Chowder comes from the French word "chaudiere," meaning "large copper pot." In Brittany, fishermen would combine their fish in one of these pots, add spices, and share the resulting soup. This custom traveled with the Bretons to Newfoundland and then down to New England.

Roger's New England Clam Chowder

2 dozen chowder clams (quahogs) - you can use frozen clams, if necessary, one box should be enough
3 cups white wine
1/2 pound salt pork or fat back, diced fine (bacon can be used, if necessary)
4 Tablespoons butter (not margarine)
1 Tablespoon vegetable oil
1 large onion, diced
4 stalks celery, diced
1 bay leaf
pinch of thyme
2 potatoes, peeled and diced
1 cup milk
1 cup heavy cream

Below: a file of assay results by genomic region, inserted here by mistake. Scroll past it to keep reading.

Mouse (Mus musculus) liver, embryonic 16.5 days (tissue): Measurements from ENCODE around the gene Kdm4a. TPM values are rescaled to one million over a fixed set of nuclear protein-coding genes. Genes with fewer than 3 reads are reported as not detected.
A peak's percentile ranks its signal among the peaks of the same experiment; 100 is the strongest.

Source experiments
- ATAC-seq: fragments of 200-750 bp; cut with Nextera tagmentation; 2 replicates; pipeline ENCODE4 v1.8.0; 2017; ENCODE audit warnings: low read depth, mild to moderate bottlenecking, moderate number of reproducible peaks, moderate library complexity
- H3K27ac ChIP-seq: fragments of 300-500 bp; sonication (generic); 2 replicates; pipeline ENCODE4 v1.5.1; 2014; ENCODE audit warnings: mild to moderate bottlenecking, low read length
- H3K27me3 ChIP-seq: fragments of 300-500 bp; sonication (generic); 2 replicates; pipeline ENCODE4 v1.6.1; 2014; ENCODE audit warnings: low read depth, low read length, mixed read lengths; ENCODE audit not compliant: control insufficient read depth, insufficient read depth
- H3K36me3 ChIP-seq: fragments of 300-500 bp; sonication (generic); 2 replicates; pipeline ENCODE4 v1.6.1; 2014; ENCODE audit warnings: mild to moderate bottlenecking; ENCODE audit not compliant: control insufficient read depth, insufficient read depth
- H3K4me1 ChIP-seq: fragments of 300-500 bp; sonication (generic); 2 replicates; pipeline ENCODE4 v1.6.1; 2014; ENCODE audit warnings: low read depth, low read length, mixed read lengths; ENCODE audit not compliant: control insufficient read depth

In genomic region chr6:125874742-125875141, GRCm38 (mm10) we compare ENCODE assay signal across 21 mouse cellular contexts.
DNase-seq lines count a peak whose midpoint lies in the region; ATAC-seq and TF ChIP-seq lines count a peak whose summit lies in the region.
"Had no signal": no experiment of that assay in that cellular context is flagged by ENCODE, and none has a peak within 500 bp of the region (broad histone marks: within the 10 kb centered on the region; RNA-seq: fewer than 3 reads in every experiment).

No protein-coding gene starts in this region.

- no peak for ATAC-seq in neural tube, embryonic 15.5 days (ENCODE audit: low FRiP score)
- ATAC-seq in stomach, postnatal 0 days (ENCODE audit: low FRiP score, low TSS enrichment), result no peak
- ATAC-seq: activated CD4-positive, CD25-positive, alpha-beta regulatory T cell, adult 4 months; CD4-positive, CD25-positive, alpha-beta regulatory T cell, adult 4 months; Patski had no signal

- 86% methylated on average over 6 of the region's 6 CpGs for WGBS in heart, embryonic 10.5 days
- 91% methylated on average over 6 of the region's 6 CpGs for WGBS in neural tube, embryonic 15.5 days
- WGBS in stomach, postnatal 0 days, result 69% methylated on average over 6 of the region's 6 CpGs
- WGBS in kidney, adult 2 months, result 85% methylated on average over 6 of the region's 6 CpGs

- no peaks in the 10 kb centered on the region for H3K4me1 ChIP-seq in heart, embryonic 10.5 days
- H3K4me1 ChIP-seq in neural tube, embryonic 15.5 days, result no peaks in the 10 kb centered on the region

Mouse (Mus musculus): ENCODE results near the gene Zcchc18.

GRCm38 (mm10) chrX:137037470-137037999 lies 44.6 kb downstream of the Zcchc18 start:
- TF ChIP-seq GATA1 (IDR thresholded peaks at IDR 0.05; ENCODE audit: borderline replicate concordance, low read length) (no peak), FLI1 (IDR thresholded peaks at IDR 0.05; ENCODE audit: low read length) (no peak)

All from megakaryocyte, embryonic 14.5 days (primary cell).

Steam the clams in the wine until they just open.  Remove and strain the liquid.  Reserve.  When the clams are cool enough to handle, remove them from the shell and chop them.  Set aside.  In a large skillet, cook the salt pork until crisp.  Drain and discard the fat.  In a large pot, melt the butter with the oil and add the onions, celery, bay leaf, thyme, and crisped pork.  Cook until the vegetables are softened and translucent.  Add the reserved clam juice and bring to a boil.  Add the potatoes, milk, and cream.  Cook until the potatoes are just cooked, about 7 to 8 minutes.  Add the chopped clams and bring the chowder to a slow boil, stirring occasionally.